Being a Graphic Designer has its advantages. I can change my business cards whenever I want. The flip side to this is that I have the most trouble designing for myself, hence, the eight designs shown here. This shows the front of the business cards only – the rest of the contact information is located on the back of the cards.
Design 1 was shortly after I started my business in January 2000 and kept the design for about 15 years. It was practical and had just a touch of a design element but it didn’t do a good job of reflecting my personality.
Design 2 was when I didn’t really know what I wanted and it shows. Enough said about this design. The idea that I liked, and later modified, was the frame I put around my logo. I printed the card on 20# white opaque plastic stock for durability.
Design 3 added an Avatar which I was later informed the designer would not allow it for commercial use. This card was also printed on 20# white opaque plastic stock.
Design 4 led me to commission an Avatar and, with the suggestion of several people, added a dog since I was doing volunteer Therapy Dog work at the time. I also added the dotted line across a black line which I’ve kept to this day. I made my name more prominent in a script font and printed again on 20# white opaque plastic stock.
Design 5 swapped the Avatar for flowers. I changed the frame around my logo to one that was more feminine and I put my phone number in circles, an idea that I’ve kept on each successive card.
Design 6 introduced the Avatar that I created for myself. I wanted an Avatar that resembled me, down to the pink glasses. I added a laptop (actually a scan of a photo of my actual laptop which was then colored pink)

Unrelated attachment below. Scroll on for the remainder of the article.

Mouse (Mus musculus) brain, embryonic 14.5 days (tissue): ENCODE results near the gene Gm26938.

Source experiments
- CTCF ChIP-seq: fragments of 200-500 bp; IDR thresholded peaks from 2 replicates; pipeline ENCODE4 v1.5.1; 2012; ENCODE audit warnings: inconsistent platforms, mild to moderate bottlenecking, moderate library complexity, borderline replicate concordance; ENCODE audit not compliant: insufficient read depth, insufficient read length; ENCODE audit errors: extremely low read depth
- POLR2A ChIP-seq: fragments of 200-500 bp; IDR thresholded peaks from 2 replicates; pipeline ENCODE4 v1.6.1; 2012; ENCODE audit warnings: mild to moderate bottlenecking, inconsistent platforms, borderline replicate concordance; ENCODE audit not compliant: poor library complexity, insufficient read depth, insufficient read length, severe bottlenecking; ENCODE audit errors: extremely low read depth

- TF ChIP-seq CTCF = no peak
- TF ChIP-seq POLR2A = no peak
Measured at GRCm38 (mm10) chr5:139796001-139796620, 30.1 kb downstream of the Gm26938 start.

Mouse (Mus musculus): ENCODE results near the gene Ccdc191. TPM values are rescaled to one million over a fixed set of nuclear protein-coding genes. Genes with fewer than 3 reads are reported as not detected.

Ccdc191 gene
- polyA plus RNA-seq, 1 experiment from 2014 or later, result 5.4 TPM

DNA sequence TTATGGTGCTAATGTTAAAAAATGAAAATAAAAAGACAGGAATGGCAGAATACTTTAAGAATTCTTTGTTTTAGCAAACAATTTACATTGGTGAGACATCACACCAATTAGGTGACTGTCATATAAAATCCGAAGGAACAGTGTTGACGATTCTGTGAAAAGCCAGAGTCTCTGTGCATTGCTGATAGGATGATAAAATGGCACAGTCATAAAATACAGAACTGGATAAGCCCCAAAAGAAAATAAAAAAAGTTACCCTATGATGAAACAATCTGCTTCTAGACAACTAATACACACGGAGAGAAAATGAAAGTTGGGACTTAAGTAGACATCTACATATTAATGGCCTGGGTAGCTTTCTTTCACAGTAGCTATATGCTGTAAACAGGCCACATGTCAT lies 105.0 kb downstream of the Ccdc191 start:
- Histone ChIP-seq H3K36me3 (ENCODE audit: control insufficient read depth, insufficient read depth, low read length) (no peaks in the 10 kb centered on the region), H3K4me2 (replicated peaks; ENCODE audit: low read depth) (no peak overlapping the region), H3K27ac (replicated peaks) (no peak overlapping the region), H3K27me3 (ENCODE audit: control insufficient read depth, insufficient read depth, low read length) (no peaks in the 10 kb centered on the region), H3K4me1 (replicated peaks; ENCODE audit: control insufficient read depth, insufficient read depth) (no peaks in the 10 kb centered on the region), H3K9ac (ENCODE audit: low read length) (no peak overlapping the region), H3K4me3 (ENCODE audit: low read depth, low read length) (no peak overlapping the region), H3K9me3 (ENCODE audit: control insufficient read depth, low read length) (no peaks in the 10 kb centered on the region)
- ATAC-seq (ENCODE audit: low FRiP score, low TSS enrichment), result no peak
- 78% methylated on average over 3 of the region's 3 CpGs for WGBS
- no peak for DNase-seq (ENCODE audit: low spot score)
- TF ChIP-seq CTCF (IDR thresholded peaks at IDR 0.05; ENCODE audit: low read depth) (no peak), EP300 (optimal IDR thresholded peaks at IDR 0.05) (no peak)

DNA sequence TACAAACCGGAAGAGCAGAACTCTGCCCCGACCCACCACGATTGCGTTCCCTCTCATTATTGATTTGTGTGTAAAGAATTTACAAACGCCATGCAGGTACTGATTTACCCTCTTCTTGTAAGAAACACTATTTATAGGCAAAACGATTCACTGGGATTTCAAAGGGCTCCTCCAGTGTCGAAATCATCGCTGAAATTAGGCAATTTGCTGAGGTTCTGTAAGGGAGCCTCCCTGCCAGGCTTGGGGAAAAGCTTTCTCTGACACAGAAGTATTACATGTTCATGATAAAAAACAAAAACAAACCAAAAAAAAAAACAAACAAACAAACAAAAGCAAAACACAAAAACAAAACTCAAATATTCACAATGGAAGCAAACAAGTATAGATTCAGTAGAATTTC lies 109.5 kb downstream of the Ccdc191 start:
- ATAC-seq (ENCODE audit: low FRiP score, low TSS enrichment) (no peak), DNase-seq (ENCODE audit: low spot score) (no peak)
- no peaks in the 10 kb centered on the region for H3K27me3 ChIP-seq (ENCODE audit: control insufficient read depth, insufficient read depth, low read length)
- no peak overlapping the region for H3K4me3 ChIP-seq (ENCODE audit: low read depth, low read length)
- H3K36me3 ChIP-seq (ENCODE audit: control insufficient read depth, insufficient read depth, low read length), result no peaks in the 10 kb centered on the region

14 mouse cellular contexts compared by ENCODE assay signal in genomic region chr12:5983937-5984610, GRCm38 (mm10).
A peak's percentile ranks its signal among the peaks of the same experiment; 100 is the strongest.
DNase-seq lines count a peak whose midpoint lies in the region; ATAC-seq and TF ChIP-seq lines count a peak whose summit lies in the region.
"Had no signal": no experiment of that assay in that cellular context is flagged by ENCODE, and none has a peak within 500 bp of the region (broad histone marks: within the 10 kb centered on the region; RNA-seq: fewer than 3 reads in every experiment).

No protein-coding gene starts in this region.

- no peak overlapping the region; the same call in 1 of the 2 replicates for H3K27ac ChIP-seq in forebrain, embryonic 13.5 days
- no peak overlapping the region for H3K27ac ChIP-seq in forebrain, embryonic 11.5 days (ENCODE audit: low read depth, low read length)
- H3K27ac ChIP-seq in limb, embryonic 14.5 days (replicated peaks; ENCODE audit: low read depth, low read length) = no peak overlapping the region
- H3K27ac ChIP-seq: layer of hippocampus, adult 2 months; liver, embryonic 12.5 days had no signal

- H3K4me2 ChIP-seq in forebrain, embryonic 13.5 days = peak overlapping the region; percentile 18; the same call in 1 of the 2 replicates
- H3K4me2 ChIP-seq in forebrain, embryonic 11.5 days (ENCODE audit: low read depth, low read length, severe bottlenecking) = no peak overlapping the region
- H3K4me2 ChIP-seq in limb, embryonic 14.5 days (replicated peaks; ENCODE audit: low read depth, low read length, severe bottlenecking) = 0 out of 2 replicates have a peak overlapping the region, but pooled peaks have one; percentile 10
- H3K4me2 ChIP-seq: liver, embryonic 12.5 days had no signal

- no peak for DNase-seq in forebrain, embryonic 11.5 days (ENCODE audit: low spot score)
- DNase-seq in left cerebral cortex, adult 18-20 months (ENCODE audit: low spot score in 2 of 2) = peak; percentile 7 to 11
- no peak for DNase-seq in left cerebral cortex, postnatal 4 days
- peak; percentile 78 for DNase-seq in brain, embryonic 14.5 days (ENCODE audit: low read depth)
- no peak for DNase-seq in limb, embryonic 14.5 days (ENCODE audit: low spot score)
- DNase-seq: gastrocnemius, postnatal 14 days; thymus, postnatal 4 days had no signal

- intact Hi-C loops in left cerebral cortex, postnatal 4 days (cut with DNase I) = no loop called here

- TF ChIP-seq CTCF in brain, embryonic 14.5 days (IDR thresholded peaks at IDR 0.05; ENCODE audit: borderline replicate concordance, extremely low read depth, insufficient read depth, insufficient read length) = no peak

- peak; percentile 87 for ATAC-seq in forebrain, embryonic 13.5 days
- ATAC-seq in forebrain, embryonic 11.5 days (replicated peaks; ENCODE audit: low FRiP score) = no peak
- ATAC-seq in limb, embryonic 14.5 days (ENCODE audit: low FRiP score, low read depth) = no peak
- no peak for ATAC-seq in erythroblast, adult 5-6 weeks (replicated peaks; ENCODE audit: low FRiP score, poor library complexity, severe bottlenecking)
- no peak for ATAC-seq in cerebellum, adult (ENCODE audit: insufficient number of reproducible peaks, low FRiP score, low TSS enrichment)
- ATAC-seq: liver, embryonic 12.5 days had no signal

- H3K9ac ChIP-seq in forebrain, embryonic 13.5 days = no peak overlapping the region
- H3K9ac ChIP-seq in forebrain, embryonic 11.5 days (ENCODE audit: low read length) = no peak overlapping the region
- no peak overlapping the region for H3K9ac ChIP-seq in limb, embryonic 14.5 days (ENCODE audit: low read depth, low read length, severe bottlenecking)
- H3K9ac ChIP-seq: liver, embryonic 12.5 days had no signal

Design 7 saw the Avatar take center stage while the logo was moved to the back of the card. I didn’t want an actual photo on my card but I do a lot of networking and wanted people to remember me. The Avatar has become a good ambassador for my brand! This card was printed from my premium line: double-thick 32pt Silk stock with embossing on the Avatar and Spot UV on the Avatar and the top and bottom bars. It also has hot pink colored edges to match my logo colors.
Design 8 saw small changes to the design, some of which were suggested by clients. I changed the script font for my name for easier readability and changed the design of the circles containing my phone number as one client expressed difficulty reading it. I printed on the same double-thick 32pt Silk stock but changed the embossing to Raised Spot UV which I also used for my first name and the circles with my phone number. I retained the hot pink colored edges.
And, yes, I’m already planning what I will do when it’s time to reprint!